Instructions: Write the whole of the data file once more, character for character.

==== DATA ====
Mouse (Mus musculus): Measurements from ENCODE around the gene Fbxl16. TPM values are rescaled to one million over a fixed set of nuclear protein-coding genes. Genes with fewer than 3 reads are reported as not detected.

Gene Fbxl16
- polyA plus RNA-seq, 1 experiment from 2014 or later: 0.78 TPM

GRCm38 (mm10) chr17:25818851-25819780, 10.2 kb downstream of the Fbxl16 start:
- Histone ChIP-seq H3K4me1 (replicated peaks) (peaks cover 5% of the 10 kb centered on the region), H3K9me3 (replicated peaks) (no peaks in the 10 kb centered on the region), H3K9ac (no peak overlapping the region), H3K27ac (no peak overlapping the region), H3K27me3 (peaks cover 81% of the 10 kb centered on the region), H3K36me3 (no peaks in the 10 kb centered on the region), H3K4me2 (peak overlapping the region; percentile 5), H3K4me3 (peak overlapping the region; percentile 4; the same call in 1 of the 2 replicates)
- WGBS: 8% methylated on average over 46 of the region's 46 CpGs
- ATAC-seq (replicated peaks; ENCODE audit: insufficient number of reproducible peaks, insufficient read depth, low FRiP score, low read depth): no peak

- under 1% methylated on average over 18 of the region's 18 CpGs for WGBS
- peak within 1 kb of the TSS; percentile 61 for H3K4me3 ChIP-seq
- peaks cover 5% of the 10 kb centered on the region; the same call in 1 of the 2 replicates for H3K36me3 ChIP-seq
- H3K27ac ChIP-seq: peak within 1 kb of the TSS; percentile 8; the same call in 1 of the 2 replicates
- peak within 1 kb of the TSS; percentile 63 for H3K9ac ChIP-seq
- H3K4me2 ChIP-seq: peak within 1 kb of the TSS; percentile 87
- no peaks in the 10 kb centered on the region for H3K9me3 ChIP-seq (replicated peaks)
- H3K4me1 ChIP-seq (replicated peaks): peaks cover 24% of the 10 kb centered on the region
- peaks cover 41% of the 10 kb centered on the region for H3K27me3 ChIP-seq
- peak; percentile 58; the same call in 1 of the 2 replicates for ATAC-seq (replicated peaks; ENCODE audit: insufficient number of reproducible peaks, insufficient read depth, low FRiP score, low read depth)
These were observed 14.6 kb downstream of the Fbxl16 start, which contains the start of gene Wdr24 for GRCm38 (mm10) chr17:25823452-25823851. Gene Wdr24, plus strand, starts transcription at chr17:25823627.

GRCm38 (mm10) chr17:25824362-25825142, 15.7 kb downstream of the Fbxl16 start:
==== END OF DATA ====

Mouse (Mus musculus): Measurements from ENCODE around the gene Fbxl16. TPM values are rescaled to one million over a fixed set of nuclear protein-coding genes. Genes with fewer than 3 reads are reported as not detected.

Gene Fbxl16
- polyA plus RNA-seq, 1 experiment from 2014 or later: 0.78 TPM

GRCm38 (mm10) chr17:25818851-25819780, 10.2 kb downstream of the Fbxl16 start:
- Histone ChIP-seq H3K4me1 (replicated peaks) (peaks cover 5% of the 10 kb centered on the region), H3K9me3 (replicated peaks) (no peaks in the 10 kb centered on the region), H3K9ac (no peak overlapping the region), H3K27ac (no peak overlapping the region), H3K27me3 (peaks cover 81% of the 10 kb centered on the region), H3K36me3 (no peaks in the 10 kb centered on the region), H3K4me2 (peak overlapping the region; percentile 5), H3K4me3 (peak overlapping the region; percentile 4; the same call in 1 of the 2 replicates)
- WGBS: 8% methylated on average over 46 of the region's 46 CpGs
- ATAC-seq (replicated peaks; ENCODE audit: insufficient number of reproducible peaks, insufficient read depth, low FRiP score, low read depth): no peak

- under 1% methylated on average over 18 of the region's 18 CpGs for WGBS
- peak within 1 kb of the TSS; percentile 61 for H3K4me3 ChIP-seq
- peaks cover 5% of the 10 kb centered on the region; the same call in 1 of the 2 replicates for H3K36me3 ChIP-seq
- H3K27ac ChIP-seq: peak within 1 kb of the TSS; percentile 8; the same call in 1 of the 2 replicates
- peak within 1 kb of the TSS; percentile 63 for H3K9ac ChIP-seq
- H3K4me2 ChIP-seq: peak within 1 kb of the TSS; percentile 87
- no peaks in the 10 kb centered on the region for H3K9me3 ChIP-seq (replicated peaks)
- H3K4me1 ChIP-seq (replicated peaks): peaks cover 24% of the 10 kb centered on the region
- peaks cover 41% of the 10 kb centered on the region for H3K27me3 ChIP-seq
- peak; percentile 58; the same call in 1 of the 2 replicates for ATAC-seq (replicated peaks; ENCODE audit: insufficient number of reproducible peaks, insufficient read depth, low FRiP score, low read depth)
These were observed 14.6 kb downstream of the Fbxl16 start, which contains the start of gene Wdr24 for GRCm38 (mm10) chr17:25823452-25823851. Gene Wdr24, plus strand, starts transcription at chr17:25823627.

GRCm38 (mm10) chr17:25824362-25825142, 15.7 kb downstream of the Fbxl16 start: